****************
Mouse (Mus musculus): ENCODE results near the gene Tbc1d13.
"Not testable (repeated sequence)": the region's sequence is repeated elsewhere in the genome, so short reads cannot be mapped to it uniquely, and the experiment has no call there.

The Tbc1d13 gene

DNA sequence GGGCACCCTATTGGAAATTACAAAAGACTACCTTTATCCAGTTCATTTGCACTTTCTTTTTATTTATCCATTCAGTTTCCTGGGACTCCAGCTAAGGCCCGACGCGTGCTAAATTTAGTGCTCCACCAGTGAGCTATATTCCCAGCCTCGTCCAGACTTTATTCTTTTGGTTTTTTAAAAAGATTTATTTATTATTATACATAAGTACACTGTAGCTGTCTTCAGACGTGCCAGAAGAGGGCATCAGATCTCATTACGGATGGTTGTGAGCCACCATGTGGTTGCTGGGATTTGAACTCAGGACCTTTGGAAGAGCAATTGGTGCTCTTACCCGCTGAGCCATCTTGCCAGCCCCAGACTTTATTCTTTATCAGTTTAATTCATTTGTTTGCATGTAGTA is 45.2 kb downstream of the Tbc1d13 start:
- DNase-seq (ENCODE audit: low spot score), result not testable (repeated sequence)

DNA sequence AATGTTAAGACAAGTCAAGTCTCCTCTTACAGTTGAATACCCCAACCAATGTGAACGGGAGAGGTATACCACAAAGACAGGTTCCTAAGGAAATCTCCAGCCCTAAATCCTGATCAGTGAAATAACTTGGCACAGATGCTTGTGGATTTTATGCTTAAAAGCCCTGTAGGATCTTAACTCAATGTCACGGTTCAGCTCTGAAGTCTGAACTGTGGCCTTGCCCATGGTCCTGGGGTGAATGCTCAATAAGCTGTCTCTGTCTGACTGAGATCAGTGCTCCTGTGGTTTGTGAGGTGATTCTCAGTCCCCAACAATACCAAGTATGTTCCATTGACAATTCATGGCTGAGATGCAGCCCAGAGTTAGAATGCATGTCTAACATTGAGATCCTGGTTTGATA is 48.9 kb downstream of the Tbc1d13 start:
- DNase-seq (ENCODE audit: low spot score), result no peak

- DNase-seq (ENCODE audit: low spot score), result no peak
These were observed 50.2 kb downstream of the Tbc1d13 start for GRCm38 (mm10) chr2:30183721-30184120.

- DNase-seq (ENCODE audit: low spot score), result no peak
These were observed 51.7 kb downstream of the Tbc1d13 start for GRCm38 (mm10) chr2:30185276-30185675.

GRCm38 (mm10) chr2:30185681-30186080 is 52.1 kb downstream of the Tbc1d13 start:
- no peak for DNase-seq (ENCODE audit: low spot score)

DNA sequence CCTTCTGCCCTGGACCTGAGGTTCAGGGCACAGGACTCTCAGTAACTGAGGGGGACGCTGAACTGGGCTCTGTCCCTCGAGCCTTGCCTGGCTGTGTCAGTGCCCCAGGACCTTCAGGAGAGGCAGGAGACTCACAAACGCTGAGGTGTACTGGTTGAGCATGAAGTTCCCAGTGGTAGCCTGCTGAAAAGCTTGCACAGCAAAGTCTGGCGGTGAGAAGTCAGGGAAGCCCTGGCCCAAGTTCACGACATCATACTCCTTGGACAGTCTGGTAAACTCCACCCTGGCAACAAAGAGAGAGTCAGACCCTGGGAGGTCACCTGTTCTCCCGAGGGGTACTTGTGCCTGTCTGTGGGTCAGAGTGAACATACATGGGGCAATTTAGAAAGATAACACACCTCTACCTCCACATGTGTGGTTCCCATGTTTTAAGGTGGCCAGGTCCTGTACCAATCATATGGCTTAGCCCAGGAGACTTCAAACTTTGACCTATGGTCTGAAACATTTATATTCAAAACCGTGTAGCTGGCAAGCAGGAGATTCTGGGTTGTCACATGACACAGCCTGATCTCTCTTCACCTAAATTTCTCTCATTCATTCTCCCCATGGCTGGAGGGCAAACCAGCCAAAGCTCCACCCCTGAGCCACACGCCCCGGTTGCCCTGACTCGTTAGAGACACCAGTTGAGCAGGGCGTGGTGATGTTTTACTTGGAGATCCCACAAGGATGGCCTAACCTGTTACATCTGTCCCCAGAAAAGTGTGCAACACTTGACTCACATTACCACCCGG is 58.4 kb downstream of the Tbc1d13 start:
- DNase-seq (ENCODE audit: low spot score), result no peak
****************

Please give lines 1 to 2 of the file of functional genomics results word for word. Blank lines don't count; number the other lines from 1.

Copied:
Mouse (Mus musculus): ENCODE results near the gene Tbc1d13.
"Not testable (repeated sequence)": the region's sequence is repeated elsewhere in the genome, so short reads cannot be mapped to it uniquely, and the experiment has no call there.